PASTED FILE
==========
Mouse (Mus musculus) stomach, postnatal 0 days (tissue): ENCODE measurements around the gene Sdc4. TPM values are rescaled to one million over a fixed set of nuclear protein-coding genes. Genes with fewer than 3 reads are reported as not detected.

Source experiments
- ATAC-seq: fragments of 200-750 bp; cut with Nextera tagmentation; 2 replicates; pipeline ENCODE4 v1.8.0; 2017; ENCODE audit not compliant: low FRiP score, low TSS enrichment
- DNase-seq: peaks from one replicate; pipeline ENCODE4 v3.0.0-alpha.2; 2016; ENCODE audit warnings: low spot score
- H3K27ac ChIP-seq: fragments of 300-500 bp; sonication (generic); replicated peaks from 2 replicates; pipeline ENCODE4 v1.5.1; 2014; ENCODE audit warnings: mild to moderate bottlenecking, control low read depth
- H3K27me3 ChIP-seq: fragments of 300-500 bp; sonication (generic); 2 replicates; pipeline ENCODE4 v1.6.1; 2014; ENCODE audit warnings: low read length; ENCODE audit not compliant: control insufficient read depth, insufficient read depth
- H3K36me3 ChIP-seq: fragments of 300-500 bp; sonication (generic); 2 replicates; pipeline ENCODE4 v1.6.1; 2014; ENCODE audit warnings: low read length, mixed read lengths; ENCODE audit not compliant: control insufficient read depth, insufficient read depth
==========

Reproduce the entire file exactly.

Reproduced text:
Mouse (Mus musculus) stomach, postnatal 0 days (tissue): ENCODE measurements around the gene Sdc4. TPM values are rescaled to one million over a fixed set of nuclear protein-coding genes. Genes with fewer than 3 reads are reported as not detected.

Source experiments
- ATAC-seq: fragments of 200-750 bp; cut with Nextera tagmentation; 2 replicates; pipeline ENCODE4 v1.8.0; 2017; ENCODE audit not compliant: low FRiP score, low TSS enrichment
- DNase-seq: peaks from one replicate; pipeline ENCODE4 v3.0.0-alpha.2; 2016; ENCODE audit warnings: low spot score
- H3K27ac ChIP-seq: fragments of 300-500 bp; sonication (generic); replicated peaks from 2 replicates; pipeline ENCODE4 v1.5.1; 2014; ENCODE audit warnings: mild to moderate bottlenecking, control low read depth
- H3K27me3 ChIP-seq: fragments of 300-500 bp; sonication (generic); 2 replicates; pipeline ENCODE4 v1.6.1; 2014; ENCODE audit warnings: low read length; ENCODE audit not compliant: control insufficient read depth, insufficient read depth
- H3K36me3 ChIP-seq: fragments of 300-500 bp; sonication (generic); 2 replicates; pipeline ENCODE4 v1.6.1; 2014; ENCODE audit warnings: low read length, mixed read lengths; ENCODE audit not compliant: control insufficient read depth, insufficient read depth